After the Civil War, immigrants again began to stream to the United States. Between 1870 and 1900, nearly 12 million immigrants arrived--more foreign-born people than had come to the country in the preceding 70 years. During the 1870s and 1880s, the majority came from Germany, Ireland, and England--the principal source of immigration before the Civil War. Even so, a relatively large group of Chinese immigrated to the United States between the start of the California gold rush in 1849 and 1882, when federal law stopped their immigration.
While the majority of immigrants came to settle in the United States permanently, many worked for a time and returned home with whatever savings they had set aside from their work. The majority of Chinese immigrants, for example, were single men who worked for a while and returned home. At first, they were attracted to North America by the gold rush in California. Many prospected for gold on their own or labored for other miners. Soon, many opened their own businesses such as restaurants, laundries, and other personal service concerns. After the gold rush, Chinese immigrants worked as agricultural laborers, on railroad construction crews throughout the West, and in low-paying industrial jobs.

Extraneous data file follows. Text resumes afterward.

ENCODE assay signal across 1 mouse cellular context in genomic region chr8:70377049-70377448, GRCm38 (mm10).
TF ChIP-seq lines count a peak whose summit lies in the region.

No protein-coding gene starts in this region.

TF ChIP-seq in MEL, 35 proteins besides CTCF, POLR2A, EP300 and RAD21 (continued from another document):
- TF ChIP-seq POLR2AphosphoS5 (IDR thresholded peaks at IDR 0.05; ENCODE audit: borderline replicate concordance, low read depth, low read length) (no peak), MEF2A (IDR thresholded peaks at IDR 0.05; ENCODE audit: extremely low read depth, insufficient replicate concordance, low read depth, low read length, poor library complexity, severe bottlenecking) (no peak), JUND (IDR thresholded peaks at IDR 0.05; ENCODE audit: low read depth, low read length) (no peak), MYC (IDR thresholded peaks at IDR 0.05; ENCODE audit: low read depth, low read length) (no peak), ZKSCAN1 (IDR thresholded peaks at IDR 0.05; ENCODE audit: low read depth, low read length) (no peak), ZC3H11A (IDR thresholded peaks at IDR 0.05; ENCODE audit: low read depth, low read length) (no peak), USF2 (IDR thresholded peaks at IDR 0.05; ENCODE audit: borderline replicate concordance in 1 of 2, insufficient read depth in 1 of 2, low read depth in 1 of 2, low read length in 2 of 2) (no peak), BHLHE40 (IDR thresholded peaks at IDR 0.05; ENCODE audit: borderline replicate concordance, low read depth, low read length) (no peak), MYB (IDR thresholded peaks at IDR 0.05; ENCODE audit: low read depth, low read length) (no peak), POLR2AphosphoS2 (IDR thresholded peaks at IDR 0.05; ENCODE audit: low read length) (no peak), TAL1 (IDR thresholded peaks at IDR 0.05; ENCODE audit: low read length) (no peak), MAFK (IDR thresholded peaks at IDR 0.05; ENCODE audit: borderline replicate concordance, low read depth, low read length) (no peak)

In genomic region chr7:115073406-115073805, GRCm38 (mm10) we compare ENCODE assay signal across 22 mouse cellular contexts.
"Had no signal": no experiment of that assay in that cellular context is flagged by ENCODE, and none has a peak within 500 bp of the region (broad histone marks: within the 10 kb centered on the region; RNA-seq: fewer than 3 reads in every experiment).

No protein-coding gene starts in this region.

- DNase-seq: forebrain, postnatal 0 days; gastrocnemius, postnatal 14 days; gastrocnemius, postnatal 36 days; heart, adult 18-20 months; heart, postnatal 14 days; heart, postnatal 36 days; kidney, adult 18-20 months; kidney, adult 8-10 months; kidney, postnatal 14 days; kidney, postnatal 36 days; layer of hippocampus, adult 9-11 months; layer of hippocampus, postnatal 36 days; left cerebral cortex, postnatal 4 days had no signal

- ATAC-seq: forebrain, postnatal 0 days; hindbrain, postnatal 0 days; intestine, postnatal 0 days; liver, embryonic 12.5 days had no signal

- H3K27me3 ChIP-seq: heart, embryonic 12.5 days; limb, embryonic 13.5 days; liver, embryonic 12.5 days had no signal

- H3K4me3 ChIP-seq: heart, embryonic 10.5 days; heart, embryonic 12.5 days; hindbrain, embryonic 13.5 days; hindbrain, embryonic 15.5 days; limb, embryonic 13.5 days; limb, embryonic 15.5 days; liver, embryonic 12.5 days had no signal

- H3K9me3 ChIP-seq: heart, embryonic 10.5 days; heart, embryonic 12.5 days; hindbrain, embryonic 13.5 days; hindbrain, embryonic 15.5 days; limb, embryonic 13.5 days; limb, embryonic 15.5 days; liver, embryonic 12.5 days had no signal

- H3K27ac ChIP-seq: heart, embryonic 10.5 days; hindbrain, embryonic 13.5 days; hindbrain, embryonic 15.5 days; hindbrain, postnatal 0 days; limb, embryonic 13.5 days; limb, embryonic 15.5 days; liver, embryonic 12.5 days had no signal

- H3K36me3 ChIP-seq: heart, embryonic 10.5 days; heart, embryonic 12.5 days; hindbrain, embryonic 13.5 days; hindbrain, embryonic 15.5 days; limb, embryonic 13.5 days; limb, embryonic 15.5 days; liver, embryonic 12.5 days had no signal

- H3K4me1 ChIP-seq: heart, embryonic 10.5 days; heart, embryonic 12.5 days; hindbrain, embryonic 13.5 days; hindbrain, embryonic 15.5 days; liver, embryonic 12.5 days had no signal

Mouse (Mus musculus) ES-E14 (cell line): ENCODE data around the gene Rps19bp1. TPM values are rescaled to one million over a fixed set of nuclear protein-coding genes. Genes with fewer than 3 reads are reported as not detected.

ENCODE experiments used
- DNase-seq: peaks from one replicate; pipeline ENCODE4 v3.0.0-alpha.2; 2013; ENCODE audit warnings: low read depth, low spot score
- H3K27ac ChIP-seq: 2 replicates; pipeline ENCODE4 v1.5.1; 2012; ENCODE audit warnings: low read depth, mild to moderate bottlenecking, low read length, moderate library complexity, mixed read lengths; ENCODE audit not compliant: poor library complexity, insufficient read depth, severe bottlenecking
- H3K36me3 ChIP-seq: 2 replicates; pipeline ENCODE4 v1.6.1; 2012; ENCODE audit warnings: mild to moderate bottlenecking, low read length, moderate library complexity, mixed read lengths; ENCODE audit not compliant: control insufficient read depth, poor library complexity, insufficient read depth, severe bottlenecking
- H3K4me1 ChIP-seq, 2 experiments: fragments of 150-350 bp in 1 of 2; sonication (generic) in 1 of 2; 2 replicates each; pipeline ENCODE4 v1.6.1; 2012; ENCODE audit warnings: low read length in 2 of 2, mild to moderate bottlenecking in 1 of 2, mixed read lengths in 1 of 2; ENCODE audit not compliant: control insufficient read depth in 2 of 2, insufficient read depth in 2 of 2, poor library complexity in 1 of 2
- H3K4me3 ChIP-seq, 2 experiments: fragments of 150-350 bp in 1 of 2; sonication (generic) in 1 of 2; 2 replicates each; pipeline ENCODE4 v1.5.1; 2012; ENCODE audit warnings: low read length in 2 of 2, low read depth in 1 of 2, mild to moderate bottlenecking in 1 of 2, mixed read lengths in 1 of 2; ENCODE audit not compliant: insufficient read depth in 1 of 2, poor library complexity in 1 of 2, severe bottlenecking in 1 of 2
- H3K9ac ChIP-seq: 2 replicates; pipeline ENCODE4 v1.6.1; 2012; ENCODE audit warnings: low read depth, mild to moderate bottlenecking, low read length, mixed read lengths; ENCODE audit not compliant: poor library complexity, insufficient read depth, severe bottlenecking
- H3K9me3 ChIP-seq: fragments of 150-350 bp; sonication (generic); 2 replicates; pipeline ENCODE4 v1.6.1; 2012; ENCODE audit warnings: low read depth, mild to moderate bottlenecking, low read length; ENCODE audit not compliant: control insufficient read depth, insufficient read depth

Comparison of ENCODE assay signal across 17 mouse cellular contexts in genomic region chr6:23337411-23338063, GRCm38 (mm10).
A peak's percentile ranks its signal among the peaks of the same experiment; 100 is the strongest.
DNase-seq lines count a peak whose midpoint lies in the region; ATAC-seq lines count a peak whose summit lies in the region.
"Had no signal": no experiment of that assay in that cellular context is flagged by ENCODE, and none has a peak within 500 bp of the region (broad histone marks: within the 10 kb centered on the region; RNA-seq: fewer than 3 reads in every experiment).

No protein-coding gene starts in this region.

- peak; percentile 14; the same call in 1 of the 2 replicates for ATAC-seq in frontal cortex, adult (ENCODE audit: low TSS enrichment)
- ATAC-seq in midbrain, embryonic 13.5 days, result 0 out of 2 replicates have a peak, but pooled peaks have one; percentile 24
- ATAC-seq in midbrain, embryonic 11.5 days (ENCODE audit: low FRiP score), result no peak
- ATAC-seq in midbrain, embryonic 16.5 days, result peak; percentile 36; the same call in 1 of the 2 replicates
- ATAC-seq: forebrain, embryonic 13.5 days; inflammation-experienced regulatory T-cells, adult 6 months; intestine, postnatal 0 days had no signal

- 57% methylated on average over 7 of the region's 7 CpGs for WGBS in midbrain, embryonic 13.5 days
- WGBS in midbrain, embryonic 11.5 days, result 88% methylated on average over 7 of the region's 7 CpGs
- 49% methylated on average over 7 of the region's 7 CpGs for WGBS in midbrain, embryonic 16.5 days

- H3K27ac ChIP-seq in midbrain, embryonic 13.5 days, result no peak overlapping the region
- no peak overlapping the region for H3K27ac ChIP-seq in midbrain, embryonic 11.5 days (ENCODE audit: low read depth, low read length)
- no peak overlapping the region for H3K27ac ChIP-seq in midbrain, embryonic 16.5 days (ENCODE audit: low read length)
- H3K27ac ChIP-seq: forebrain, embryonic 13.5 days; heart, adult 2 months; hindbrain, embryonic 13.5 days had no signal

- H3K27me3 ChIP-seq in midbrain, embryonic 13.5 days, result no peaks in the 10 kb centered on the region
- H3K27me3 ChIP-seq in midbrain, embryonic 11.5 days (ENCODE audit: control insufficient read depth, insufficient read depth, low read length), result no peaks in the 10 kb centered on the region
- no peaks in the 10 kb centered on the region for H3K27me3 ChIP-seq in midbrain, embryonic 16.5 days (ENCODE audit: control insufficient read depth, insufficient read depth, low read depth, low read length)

With the onset of hard economic times in the 1870s, other immigrants and European Americans began to compete for the jobs traditionally reserved for the Chinese. With economic competition came dislike and even racial suspicion and hatred. Such feelings were accompanied by anti-Chinese riots and pressure, especially in California, for the exclusion of Chinese immigrants from the United States. The result of this pressure was the Chinese Exclusion Act, passed by Congress in 1882. This Act virtually ended Chinese immigration for nearly a century. As the following documents suggest, there were many opinions about this issue.